ANFREL 2018 Cambodia Pre-election Assessment Report

Full Report: FINAL REPORT 2018 CAMBODIA PEAM
 
INTRODUCTION
 

Only a year after the 2017 Commune and Sangkat Council Elections, the Cambodian people are set to head to the polls again on July 29, 2018 to choose 123 members of the National Assembly. The bleak atmosphere of the 2018 pre-election period was a stark contrast to the enthusiasm and vibrancy of civil society and political party activity which characterized the 2017 elections, which most election monitors viewed as the most democratic election in the country, despite it nevertheless being plagued with a host of issues.
 
Months prior to the elections, the ANFREL Assessment Mission saw disinterest among the voters and various civil society actors to participate due mainly to the proliferation of heated and unfruitful exchanges between the two polarizing forces in Cambodian politics – the ruling Cambodian People’s Party (CPP) and the now-dissolved Cambodia National Rescue Party (CNRP). Policies and actions enacted by the ruling CPP against the opposition party and its critics have created distrust on political processes in the country. The most disconcerting being the arrest of Kem Sokha, the leader of the strongest opposition party, on September 3, 2017, and the dissolution of his party, the Cambodia National Rescue Party (CNRP), by the Cambodian Supreme Court on November 16, 2017. In its decision, the Court also ordered a five-year political ban for 118 members of the party. These events happened in an environment of harassment against human rights actors, a further declining media independence, and the absence of and checks and balances in the government.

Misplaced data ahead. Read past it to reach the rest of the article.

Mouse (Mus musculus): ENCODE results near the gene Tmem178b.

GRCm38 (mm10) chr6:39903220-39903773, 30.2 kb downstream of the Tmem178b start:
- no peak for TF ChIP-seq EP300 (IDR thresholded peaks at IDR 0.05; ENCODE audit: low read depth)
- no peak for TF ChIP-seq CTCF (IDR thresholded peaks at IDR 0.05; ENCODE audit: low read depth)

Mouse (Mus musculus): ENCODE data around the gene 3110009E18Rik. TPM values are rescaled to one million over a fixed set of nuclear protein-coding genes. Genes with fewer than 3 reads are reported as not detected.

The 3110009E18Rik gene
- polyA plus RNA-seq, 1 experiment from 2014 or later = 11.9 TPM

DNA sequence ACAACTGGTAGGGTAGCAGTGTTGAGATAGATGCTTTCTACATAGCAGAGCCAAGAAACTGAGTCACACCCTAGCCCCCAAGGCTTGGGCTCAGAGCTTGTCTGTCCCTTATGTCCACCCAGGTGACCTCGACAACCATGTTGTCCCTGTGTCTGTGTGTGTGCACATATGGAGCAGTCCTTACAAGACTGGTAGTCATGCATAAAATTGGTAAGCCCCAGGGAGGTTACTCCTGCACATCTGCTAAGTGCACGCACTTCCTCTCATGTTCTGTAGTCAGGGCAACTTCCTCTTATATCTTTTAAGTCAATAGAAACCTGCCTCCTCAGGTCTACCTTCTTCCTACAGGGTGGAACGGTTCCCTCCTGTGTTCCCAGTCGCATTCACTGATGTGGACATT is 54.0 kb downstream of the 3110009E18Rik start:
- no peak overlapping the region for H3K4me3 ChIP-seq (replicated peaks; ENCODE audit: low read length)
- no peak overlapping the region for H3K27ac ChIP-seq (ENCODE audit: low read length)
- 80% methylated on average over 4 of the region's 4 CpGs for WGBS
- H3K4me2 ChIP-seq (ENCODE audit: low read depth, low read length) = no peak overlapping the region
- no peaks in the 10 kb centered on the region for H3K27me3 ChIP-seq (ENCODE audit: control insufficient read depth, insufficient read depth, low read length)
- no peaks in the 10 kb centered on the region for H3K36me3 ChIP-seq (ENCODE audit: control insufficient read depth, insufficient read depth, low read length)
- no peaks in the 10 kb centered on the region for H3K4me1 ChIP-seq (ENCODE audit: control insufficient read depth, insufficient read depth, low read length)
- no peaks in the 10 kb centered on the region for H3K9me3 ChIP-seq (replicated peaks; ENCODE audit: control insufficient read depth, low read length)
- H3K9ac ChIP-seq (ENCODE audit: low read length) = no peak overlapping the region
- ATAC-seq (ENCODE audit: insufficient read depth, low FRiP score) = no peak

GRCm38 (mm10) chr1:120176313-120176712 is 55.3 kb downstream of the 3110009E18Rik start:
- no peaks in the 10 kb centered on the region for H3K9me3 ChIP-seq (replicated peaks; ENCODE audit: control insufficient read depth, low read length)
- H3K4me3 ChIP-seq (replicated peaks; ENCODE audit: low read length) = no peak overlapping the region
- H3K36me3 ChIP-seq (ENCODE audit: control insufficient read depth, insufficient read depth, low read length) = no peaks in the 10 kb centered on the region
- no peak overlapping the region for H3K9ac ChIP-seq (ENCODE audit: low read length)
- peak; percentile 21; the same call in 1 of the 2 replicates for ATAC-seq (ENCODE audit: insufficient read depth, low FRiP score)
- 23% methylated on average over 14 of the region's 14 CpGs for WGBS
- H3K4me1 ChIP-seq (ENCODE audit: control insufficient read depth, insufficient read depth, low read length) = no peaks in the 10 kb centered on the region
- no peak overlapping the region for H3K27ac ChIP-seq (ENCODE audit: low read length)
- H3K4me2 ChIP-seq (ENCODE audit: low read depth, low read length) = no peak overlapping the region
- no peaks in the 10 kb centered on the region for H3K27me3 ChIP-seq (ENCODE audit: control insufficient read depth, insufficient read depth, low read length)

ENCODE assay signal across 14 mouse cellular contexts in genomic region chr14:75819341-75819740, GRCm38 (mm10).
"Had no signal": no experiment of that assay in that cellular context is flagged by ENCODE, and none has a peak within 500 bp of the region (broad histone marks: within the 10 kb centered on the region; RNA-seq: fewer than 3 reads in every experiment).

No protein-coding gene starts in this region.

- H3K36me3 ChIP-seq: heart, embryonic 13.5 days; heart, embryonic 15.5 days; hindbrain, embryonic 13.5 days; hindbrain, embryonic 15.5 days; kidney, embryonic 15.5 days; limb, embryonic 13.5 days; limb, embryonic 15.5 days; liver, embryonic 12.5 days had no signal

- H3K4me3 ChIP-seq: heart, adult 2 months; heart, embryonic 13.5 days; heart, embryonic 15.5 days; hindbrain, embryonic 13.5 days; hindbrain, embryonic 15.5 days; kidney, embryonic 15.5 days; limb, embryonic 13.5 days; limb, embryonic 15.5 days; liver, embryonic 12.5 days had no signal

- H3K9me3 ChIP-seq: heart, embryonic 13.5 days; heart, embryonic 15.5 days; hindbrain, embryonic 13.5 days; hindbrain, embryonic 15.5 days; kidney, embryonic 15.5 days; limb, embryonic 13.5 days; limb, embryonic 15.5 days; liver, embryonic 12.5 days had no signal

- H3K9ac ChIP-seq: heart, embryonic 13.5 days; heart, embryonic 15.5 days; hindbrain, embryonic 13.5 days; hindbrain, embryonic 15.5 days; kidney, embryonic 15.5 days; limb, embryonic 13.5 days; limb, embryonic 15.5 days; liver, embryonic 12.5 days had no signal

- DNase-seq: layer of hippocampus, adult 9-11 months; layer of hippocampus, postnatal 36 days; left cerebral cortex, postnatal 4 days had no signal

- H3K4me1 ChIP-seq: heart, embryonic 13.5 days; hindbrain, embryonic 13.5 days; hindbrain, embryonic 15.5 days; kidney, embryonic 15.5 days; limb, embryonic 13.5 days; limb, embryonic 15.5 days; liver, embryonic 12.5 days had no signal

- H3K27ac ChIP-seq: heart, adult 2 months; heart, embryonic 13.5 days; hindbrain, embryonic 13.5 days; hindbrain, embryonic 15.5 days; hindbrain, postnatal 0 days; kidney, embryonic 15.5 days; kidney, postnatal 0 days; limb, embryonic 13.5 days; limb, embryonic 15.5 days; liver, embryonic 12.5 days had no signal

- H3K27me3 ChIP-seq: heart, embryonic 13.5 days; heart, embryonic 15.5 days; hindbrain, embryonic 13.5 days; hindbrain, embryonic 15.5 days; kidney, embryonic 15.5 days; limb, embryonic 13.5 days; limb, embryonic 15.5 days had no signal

CNRP, on the other hand called for the boycott of the elections and the imposition of the sanctions on Cambodian officials which further aggravated the already volatile political conditions in the country. While most Cambodian stakeholders interviewed by the mission view such drastic calls as justified, most have expressed their hesitation to support such moves due to the possible grave repercussions. Laborers and government workers for instance have expressed that they have received threats from their employers of salary deductions and promotion bans should they return to work without indelible inks on their fingers. Government officials have gone to lengths of describing non participation in the elections as direct contempt to Cambodian democracy and outright support for rebellious actors and love for dictatorship.
 
The prevalence of such threats from the ruling party and its supporters has basically incapacitated the civil society who are still in a state of shock due to the unprecedented events which transpired post-2017 elections. With the absence of a strong opposition party, most civil society organizations have expressed that the degree of freedom and competitiveness in the elections have suffered greatly. On May 15, 2018, the Committee for Free and Fair Elections in Cambodia (Comfrel) and the Neutral and Impartial Committee for Free and Fair Elections (Nicfec) announced that they will not formally participate in the elections due to the prevailing atmosphere of intimidation directed at human rights workers.  Other human rights groups have adopted the same stance. However, other domestic groups such as the Higher Education Community (HEC) have expressed their willingness to observe the elections in all polling stations have at least USD 200,000 to fund its operations, according to the NEC.